Contemporary apocalyptics : crisis and revelation in the sphere of public imagination : case-studies in journalism and popular culture in a post-September 11 environment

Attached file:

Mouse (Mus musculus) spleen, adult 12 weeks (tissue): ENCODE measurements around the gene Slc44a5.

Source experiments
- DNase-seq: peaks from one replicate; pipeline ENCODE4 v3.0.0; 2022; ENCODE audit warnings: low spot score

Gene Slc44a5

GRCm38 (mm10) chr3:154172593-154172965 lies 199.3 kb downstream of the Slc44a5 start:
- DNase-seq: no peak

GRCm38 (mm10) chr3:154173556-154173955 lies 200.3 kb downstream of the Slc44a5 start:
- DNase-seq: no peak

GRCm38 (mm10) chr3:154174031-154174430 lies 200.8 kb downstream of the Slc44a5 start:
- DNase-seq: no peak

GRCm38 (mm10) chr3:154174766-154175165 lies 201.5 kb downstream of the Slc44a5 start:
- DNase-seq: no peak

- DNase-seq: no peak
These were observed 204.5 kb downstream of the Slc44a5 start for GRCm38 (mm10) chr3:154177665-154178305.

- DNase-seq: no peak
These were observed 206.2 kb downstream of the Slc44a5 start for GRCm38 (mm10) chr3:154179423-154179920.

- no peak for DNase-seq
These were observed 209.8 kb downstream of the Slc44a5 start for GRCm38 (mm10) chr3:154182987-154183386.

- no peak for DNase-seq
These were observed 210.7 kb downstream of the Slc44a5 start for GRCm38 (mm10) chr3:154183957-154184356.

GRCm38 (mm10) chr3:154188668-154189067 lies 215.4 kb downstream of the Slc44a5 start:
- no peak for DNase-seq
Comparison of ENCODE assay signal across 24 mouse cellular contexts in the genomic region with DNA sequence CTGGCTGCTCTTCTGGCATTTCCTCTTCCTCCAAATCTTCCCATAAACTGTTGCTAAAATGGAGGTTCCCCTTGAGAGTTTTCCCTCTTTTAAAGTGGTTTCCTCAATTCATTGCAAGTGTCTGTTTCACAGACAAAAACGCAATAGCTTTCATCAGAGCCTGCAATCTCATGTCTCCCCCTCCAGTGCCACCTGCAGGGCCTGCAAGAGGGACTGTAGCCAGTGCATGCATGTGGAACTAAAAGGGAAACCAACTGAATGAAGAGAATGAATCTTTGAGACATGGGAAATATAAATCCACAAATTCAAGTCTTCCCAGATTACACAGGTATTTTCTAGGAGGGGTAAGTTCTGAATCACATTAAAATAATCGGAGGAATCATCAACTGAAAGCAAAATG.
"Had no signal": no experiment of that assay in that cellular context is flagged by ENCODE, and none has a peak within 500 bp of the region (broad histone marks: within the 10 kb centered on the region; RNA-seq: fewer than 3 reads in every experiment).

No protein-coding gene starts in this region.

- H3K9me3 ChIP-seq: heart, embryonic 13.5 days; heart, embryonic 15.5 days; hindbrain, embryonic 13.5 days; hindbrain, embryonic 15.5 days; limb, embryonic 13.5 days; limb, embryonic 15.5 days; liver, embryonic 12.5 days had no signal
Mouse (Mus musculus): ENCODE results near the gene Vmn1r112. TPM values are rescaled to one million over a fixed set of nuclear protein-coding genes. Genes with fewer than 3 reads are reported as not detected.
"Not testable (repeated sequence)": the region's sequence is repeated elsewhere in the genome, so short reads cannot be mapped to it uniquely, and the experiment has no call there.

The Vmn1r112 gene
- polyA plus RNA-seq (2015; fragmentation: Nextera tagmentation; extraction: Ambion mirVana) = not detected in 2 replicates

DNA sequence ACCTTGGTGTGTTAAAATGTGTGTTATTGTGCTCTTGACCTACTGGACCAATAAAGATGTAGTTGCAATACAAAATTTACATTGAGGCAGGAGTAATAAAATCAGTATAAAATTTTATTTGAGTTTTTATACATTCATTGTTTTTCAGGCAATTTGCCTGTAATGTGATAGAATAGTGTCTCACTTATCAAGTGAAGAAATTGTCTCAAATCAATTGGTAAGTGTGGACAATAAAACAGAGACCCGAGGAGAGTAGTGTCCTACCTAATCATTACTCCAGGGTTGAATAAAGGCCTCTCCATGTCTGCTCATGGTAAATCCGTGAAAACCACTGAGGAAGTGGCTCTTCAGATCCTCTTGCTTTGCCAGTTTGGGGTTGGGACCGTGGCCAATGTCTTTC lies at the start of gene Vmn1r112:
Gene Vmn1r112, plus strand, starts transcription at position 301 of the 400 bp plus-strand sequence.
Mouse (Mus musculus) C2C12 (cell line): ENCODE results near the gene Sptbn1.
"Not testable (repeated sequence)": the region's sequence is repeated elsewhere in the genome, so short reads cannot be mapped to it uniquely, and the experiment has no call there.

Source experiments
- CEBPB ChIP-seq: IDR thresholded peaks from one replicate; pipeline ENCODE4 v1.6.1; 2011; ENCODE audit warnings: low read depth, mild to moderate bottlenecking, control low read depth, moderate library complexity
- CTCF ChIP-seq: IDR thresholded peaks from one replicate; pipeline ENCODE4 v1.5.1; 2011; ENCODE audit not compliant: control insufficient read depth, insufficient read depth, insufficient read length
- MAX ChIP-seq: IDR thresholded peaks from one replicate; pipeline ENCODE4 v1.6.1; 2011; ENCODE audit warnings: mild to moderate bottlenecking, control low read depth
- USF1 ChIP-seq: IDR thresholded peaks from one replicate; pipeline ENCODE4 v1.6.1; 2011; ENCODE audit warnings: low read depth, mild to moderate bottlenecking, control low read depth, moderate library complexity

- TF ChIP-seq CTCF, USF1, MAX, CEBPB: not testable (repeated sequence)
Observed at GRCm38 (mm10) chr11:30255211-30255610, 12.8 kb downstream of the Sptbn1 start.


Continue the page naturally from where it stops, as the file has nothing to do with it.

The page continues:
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NO FULL TEXT AVAILABLE. Access is restricted indefinitely. ----- This thesis examines a number of political, journalistic and popular culture texts in the context of what film maker Tom Tykwer (in Maher 2002) has called the “aesthetic memory” of September 11. These texts include, the speeches of President George W. Bush, elements of popular evangelical culture, daily news and investigative journalism, the television series 24 and several mainstream and independent films produced or released in the wake of the 9/11 attacks. It explores the way these texts relate to deeply embedded Western cultural narratives of the apocalyptic and identifies some of the ways this apocalyptic myth is being reimagined in contemporary cultures and particularly how it has contributed to a new “war on terror” discourse. The contemporary apocalyptic is a dynamic hybrid form that can best be understood as a set of dialectical relations across a number of cultural sites, forms and modes of representation and is most likely to emerge not as a stand alone mythic form but as part of a cluster of mythic stories. The apocalyptic is not merely a vision, myth or narrative form but it draws its evocative power from a unique interaction between its symbolic and material forms. The apocalyptic is “a network of discourses and practices in social and political use and circulation” (Stewart & Harding 1999: 290) and it is made visible in places and bodies. This thesis argues that an apocalyptic “system” or set of political strategies is both the underpinning and product of apocalyptic mythic traditions and that both the apocalyptic vision and the apocalyptic system are constructed through particular symbolic and physical geographies or zones. This investigation is framed as an investigation of contemporary spheres of public imagination a term which acknowledges that the dynamics of contemporary mediascapes (Appadurai 1996) have moved beyond the purely rationalist Habermassian model of public discussion. The hybrid, baroque structure of the apocalyptic calls for a particular approach to textual analysis: a nomadic reading (Braidotti 1994) that privileges intertextuality and connections across texts, genres and forms. Although the dynamics of the contemporary apocalyptic narrative and its connections to a war on terror discourse can most acutely be seen in the Bush era, the apocalyptic narrative remains a powerful part of contemporary media and political cultures in the post-Bush era. It remains both a way of thinking that is strategically deployed by a range of politicians, creative producers, and religious communities.
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